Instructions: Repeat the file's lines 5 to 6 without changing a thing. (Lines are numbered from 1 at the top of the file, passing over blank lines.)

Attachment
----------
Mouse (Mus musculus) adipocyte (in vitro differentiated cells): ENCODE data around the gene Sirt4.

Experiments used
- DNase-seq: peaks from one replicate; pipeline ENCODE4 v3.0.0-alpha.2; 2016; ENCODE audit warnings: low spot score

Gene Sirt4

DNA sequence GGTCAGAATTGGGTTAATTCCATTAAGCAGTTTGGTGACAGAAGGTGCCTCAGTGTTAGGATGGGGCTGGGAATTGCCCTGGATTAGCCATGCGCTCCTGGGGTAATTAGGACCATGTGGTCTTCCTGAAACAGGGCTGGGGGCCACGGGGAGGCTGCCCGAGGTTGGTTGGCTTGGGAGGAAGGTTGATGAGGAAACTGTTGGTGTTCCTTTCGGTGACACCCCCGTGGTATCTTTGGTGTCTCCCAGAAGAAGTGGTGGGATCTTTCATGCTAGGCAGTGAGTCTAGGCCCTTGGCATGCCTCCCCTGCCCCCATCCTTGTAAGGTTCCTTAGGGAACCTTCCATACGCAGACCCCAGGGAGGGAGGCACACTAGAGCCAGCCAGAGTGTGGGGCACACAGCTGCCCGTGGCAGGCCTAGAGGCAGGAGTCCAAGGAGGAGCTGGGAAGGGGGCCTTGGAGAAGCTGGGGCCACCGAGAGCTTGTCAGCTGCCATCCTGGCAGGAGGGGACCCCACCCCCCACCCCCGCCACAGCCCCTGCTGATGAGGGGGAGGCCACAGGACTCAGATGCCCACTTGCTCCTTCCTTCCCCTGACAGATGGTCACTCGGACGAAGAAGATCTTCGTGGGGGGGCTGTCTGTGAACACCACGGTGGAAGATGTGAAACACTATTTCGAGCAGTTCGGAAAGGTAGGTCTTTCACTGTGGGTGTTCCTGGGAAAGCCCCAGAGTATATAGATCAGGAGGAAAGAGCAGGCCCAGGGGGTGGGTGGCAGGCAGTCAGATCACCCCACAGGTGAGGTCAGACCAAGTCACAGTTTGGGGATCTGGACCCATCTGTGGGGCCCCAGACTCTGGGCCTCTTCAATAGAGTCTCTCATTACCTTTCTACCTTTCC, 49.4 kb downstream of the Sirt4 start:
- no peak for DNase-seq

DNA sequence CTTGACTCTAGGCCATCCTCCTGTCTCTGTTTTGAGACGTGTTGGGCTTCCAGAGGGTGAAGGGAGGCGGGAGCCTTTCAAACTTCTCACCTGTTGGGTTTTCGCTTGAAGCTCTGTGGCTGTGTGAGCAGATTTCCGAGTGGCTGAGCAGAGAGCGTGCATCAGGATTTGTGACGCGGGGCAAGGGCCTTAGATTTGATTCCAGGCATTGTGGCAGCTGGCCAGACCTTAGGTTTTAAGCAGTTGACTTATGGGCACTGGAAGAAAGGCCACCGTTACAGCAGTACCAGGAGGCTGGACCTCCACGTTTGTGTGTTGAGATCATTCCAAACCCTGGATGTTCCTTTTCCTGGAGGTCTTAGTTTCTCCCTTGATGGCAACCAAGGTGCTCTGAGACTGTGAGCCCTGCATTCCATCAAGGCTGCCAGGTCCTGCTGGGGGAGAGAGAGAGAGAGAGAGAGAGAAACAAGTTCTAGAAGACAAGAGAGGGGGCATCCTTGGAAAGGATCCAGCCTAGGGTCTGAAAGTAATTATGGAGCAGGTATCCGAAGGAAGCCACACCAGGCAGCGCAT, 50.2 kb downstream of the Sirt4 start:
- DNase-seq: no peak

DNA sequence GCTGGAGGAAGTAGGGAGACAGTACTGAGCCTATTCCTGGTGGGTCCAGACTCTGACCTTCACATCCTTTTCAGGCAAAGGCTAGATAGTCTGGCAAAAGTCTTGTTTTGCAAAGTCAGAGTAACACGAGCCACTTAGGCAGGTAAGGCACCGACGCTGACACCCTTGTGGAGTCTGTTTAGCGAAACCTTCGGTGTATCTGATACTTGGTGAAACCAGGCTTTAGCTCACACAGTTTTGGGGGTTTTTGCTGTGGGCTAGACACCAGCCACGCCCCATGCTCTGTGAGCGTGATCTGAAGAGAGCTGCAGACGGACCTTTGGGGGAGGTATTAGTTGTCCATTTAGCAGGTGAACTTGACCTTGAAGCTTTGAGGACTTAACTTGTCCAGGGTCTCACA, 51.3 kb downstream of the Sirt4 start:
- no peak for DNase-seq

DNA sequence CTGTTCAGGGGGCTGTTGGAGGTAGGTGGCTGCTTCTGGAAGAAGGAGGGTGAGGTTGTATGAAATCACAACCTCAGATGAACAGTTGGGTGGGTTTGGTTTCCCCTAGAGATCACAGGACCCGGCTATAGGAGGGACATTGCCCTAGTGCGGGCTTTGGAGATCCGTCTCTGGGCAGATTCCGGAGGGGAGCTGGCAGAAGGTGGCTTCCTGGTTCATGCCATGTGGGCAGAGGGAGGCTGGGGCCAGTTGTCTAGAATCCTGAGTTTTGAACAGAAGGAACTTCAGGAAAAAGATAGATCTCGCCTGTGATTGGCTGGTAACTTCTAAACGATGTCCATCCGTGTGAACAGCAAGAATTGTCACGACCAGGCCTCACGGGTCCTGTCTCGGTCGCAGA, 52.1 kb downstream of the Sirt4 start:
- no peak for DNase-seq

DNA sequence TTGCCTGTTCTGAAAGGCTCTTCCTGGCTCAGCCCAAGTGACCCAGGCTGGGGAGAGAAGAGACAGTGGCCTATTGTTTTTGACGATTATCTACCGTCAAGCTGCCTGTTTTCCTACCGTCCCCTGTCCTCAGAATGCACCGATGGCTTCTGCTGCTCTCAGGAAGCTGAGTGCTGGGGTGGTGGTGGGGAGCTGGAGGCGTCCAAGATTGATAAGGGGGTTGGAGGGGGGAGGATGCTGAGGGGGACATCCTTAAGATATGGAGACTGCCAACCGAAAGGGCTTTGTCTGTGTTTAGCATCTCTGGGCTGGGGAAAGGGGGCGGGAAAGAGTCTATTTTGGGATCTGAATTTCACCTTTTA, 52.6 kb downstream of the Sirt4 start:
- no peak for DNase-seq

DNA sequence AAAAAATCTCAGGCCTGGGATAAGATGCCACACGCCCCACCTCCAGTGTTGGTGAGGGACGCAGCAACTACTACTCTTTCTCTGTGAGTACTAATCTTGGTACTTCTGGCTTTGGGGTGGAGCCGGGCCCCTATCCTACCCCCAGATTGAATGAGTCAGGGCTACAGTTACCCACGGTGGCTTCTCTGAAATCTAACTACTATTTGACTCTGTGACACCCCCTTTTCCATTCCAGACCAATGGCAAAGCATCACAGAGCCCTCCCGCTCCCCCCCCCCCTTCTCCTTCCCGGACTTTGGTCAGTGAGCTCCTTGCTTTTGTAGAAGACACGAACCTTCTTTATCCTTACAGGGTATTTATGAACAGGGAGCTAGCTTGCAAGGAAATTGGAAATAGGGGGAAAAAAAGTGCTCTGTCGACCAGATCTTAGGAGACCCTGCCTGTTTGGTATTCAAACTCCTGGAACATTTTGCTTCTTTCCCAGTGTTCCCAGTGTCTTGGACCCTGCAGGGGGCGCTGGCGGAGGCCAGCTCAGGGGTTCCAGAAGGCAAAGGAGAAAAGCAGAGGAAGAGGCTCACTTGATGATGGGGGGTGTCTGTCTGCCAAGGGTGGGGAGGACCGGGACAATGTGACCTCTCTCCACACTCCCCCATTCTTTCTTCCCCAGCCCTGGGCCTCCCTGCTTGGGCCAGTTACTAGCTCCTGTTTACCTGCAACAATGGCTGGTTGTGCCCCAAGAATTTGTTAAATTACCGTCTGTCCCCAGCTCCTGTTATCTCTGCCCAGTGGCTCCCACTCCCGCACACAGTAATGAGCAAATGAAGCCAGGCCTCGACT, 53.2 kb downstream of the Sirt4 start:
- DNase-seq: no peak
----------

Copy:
DNA sequence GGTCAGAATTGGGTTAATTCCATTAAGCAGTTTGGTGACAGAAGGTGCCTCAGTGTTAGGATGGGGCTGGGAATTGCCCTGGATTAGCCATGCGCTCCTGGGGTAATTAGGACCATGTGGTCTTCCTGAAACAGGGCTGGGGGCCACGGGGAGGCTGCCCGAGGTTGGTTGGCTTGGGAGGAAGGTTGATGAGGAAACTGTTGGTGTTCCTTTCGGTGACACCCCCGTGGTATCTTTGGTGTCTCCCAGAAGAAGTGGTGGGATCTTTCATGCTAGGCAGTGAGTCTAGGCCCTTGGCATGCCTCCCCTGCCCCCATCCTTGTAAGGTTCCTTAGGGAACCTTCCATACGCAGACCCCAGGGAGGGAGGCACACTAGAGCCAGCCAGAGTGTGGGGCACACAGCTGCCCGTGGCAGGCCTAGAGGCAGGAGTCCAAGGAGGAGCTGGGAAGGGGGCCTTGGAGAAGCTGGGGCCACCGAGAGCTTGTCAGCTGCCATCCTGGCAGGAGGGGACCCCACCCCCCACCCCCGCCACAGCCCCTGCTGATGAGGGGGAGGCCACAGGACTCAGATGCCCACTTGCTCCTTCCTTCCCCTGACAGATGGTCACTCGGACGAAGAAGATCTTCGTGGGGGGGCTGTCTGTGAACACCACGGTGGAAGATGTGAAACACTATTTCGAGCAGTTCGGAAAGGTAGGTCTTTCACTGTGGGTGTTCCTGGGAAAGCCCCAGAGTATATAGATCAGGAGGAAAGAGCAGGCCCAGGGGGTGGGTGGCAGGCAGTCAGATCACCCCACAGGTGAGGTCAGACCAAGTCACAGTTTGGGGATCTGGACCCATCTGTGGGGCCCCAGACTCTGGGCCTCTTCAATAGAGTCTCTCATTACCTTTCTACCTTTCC, 49.4 kb downstream of the Sirt4 start:
- no peak for DNase-seq